Sunday, May 3, 2009

Politics matters: Evidence of rising inequality in the US

I have stumbled upon a very interesting article by Emmanual Saez, this year's recipient of the Clark Bates medal, the so-called Nobel prize for economists below 40.

Saez et al show that " 1 percent incomes captured abouthalf of the overall economic growth over the period 1993-2006."

They also show that politics matters: during Clinton growth has lifted all boats (although inequality still increased), while during Bush II practically only the richest benefitted:

"The 1993–2006 period encompasses, however, a dramatic shift in how the bottom 99 percent of the income distribution fared. Table 1 next distinguishes between the 1993–2000 expansion of the Clinton administrations and the 2002-2006 expansion of the Bush administrations.
During both expansions, the incomes of the top 1 percent grew extremely quickly at an annual rate over 10.1 and 11.0 percent respectively. However, while the bottom 99 percent of incomes grew at a solid pace of 2.4 percent per year from 1993–2000, these incomes grew less than 1 percent per year from 2002–2006. Therefore, in the economic expansion of 2002-2006, the top 1 percent captured almost three- quarters of income growth. "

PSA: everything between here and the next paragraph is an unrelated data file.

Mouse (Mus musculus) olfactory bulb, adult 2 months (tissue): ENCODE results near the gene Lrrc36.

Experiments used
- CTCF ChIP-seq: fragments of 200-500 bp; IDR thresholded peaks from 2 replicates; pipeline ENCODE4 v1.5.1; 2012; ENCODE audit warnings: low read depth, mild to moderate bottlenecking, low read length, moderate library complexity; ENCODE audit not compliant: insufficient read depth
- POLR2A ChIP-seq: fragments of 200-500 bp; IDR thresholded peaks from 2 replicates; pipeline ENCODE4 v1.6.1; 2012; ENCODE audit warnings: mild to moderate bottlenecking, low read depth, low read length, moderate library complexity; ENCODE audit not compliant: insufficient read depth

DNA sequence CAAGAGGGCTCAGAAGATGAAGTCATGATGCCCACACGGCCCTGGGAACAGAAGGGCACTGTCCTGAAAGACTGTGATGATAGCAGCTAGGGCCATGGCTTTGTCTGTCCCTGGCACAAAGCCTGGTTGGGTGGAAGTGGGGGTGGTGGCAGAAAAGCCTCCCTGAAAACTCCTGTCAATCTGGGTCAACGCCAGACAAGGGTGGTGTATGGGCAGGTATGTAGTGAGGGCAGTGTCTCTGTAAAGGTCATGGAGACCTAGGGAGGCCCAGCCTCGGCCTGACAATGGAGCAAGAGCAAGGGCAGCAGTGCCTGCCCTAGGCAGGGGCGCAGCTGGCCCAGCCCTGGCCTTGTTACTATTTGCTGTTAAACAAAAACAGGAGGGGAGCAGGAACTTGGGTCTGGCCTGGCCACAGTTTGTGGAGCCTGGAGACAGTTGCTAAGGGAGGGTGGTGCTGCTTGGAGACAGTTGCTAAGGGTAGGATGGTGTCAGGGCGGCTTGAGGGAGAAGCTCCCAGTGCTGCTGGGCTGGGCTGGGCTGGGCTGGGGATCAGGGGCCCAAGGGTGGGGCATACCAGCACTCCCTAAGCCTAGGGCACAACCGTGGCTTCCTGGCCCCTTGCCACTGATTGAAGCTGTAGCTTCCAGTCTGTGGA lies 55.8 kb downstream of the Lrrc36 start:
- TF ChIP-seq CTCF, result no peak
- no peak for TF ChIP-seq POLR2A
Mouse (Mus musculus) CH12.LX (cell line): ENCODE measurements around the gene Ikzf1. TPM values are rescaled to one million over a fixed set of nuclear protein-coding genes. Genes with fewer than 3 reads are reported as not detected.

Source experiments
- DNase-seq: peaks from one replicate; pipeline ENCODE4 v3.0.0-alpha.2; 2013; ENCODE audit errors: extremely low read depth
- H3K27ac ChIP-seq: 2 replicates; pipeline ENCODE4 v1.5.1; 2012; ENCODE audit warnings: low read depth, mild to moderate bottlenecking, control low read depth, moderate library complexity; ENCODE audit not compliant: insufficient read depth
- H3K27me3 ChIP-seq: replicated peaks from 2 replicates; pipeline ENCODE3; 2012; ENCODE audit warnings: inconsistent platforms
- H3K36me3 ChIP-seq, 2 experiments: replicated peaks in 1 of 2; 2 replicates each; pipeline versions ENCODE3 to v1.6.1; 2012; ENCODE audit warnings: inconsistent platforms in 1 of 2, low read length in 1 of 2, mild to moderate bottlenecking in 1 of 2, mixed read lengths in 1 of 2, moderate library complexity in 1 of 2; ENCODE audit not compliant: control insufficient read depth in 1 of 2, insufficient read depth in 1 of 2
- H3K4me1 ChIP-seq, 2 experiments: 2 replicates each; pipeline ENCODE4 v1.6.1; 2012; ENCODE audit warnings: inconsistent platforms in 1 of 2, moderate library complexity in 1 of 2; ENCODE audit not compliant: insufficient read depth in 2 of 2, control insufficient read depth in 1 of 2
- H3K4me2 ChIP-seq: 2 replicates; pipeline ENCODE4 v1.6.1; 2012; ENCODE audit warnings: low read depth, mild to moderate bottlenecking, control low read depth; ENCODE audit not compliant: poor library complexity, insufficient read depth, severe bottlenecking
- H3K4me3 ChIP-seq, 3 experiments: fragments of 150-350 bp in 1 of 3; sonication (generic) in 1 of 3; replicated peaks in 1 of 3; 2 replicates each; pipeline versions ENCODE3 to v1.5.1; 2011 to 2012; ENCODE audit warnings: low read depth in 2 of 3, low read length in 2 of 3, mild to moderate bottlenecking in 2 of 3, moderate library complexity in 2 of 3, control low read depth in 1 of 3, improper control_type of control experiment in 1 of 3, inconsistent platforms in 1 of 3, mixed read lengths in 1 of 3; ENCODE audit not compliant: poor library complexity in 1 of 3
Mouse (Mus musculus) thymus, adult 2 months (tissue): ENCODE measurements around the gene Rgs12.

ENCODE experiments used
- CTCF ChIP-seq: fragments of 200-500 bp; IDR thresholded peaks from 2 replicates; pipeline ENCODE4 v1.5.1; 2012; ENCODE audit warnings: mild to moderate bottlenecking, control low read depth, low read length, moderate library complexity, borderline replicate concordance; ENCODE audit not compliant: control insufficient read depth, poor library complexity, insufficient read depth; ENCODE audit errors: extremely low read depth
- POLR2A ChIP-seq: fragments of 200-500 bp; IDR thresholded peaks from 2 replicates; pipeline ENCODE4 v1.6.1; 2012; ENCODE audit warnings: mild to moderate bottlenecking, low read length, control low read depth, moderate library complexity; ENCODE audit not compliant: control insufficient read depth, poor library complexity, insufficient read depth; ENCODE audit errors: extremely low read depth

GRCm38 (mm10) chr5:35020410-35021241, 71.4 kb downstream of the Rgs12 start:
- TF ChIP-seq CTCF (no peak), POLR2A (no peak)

What explains rising inequality over the last thirty years? The change of intellectual trends driven by Reaganomics and Thatcherism seems to have mattered.

"The labor market has been creating much more inequality over the last thirty years, with the very top earners capturing a large fraction of macroeconomic productivity gains. A number of factors may help explain this increase in inequality, not only underlying technological changes but also the retreat of institutions developed during the New Deal and World War II - such
as progressive tax policies, powerful unions, corporate provision of health and retirement benefits, and changing social norms regarding pay inequality"

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